While we normally do not talk about investments, there was a story a couple of weeks ago that was so powerful it is worth sharing and certainly timely. While I believe investing comes after becoming debt free, except the mortgage, many people are in that enviable position.

One of the Wall Street Journal writers recently went back to the great depression and figured out how an investor would have made out in a market that went down 89% from its peak.
He took an index fund of 500 companies and calculated the returns. Now the story we hear in the media is that an investor at the height of the market in 1929 would have taken until 1954 to get back to even. Sick story, and probably enough to keep most people out of investing.

But someone who dollar cost averaged did incredibly well in a bad market. Dollar cost averaging is taking the same amount of money and investing it each and every month. The months the market is up, that money just buys less shares. The months the market is down, it buys more shares. So over time, it rides the peaks and valleys of the market.
Now, someone who started investing $100 a month at the absolute height of the market in September 1929 would probably be a huge loser, right? Wrong. Starting the worst week in the stock market with the same investment every month, that person was already even again in 1933. Now remember, those who dumped their money in all at once took until 1954 to break even. By 1936, still in the depression, the dollar cost averaging person had doubled their money. And by 1954 when everyone else was just back to even, they were up ten fold!

The difference is that you either pick the 5th horse in the 7th race or you are betting every horse in every race. Which one do you think is the guaranteed winner?

Want To Invest or Need to Cash Your RRSP?

Last week, the home improvement giant Lowe’s made a $1.7 billion offer to buy Rona. If you owned the stock, it immediately went up to around the offer price of $14.50 a share. Nice deal – but it doesn’t change what we’ve always talked about: Buying an individual stock is gambling and not investing. You’re betting on the 5th horse in the 7th race! Don’t do it.

Good growth mutual funds with a long-term track record are investing, as is a five year or longer time horizon. If you’re buying one stock, it’s gambling. If you know that – do it. But don’t do it with your RRSP money. Do you need a reminder about the Facebook stock offering now down about 40% or the Zynga hot stock down 70%, and not done dropping yet, or a bunch of others?

I do have to confess that Monday I had hoped Rona would just close their doors. Four people in the North East Calgary store wouldn’t do a thing to help my brother and myself. In my experience, Home Depot’s slogan should change to: You can do it and…well, good luck.” But Rona? When my kind and patient brother, who’s a Pastor, walks out, that’s a real problem. That kind of customer no-service is on par with the no service banks and cell carriers!

Fortunately, the fourth Rona store later, I ended up on MacLeod Trail in Calgary and met Angie and Dana. Over one hour these two ladies helped me locate a large amount of shelving AND found it in stock about a mile up and eight isles over. Part of my life is teaching seminars on customer service all over the world. Now I have two Rona stories, but if you’re in and around Calgary – make the drive to the McLeod Trail store, even if you’re in the North East!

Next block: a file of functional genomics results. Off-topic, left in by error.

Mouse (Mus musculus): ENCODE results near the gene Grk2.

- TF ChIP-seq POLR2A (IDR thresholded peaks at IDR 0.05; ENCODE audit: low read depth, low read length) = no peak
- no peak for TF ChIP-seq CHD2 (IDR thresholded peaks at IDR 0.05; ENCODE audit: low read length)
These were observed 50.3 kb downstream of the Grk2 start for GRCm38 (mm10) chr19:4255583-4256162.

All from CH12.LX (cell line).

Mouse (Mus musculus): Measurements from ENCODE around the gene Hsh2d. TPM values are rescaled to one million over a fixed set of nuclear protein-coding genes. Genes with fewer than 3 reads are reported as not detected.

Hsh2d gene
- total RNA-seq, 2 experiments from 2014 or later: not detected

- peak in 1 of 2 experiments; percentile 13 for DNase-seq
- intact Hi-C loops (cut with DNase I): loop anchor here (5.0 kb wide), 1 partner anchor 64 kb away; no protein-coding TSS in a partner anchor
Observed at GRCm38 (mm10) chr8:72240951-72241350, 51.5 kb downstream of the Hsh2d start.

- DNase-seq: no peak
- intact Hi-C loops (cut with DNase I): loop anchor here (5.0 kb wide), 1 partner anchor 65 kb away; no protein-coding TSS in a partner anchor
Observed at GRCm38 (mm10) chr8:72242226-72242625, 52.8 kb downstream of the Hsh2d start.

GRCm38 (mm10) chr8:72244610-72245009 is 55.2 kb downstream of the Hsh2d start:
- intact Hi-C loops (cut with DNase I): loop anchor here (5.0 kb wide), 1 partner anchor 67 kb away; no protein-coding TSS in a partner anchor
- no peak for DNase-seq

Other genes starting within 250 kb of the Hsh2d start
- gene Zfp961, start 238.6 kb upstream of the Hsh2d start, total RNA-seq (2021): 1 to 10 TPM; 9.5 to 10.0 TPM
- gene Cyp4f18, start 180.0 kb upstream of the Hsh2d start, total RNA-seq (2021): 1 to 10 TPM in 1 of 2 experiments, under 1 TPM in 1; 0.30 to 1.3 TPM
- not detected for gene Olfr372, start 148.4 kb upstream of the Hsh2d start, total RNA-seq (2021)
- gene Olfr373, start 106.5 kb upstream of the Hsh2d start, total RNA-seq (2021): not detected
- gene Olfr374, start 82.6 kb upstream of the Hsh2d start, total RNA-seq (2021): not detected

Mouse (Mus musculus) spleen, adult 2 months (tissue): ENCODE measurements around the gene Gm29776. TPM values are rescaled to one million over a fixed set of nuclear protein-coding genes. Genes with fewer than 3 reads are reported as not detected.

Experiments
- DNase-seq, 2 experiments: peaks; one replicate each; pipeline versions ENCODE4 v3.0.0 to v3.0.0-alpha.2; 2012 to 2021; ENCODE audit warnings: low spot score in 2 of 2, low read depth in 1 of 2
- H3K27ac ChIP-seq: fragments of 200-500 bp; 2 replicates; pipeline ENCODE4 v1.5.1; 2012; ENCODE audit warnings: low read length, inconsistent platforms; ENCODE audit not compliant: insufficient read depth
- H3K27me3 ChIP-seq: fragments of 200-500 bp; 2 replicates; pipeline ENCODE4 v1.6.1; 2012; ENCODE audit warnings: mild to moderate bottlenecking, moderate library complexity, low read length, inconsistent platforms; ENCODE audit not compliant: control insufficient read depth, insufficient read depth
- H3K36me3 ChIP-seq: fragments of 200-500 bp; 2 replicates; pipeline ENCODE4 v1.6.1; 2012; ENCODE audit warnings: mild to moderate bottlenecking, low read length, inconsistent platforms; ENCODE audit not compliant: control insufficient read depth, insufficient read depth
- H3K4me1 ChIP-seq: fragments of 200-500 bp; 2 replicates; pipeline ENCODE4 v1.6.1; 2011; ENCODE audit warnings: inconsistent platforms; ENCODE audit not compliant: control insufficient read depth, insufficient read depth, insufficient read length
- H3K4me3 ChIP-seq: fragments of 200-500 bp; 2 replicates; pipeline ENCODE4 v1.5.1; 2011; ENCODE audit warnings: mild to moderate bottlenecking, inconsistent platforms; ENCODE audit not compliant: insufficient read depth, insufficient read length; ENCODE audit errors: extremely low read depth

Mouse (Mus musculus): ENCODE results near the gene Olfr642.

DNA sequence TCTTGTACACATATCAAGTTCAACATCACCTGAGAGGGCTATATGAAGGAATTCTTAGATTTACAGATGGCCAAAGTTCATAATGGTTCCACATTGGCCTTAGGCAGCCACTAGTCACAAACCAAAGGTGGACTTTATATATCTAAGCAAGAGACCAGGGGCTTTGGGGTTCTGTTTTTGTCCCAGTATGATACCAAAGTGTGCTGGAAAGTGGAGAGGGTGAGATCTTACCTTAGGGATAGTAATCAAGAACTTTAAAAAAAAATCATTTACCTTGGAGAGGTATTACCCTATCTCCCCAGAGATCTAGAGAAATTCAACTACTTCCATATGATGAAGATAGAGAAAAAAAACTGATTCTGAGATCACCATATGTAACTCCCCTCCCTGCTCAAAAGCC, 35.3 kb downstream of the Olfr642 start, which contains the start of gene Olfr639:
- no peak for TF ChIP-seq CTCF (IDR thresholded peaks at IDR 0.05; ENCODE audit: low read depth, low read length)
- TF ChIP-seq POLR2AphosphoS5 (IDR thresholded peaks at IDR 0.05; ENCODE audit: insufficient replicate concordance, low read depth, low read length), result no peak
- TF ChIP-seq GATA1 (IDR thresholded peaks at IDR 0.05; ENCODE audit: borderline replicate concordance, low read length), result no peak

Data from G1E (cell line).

Step Away From That RRSP!

According to a recent survey from Scotiabank, a quarter of all Canadians are actually cashing in some of their RRSPs before retirement. Say it ain’t so as the old expression goes.

The three main reasons given are to purchase a home, which is the homebuyer plan, under which you are essentially borrowing the money from your own RRSP and using it for the down payment of your principal residence. Then each tax year, you’re required to pay one-fifteeth of it back until it’s all back in your RRSP. That might be fine – it’s kind of like borrowing from yourself, even though you’re out the interest accumulated.

The other two main reasons are for daily living expenses and to pay off debt. THAT is a problem. Here’s why:

Let’s assume you want to cash $4,000 to pay off some old bills. The first thing that happens is that 10% is deducted as withholding off the top. Because you received a tax deduction when you made the contribution, you now have to pay tax to get it out again. In a 30% tax bracket, $1,200 comes right off the top as withholding. So the bottom line is that this $4,000 you wanted is really $2,800 in your pocket. With me so far?

It gets worse. So it’s saved you some interest and financial pressure to pay off these bills. But you no longer have these savings growing and compounding and here’s what you’re really out:

This $4,000 left alone would double every 7 years at just a 10% return. So today’s $4,000 is $8,000 in 7 years, which is $16,000 in 14 years and $32,000 in 21 years. Nothing for you to do but sit back and watch it grow! That is if you hadn’t cashed it.

The bottom line? You got your hands on $2,800 and it’s cost you $32,000 just 21 years from now. It’s one of the most expensive ways to get your hands on some cash.

Yes, people do it – but there are lots of ways to relieve the financial pressure and NOT cash the RRSPs. After all, knowing is always better than hoping and a $20 investment in the It’s Your Money book to get the tools and insights has to be better than being out $32,000.

You are robbing a lot of tomorrows to pay for yesterday – don’t do it.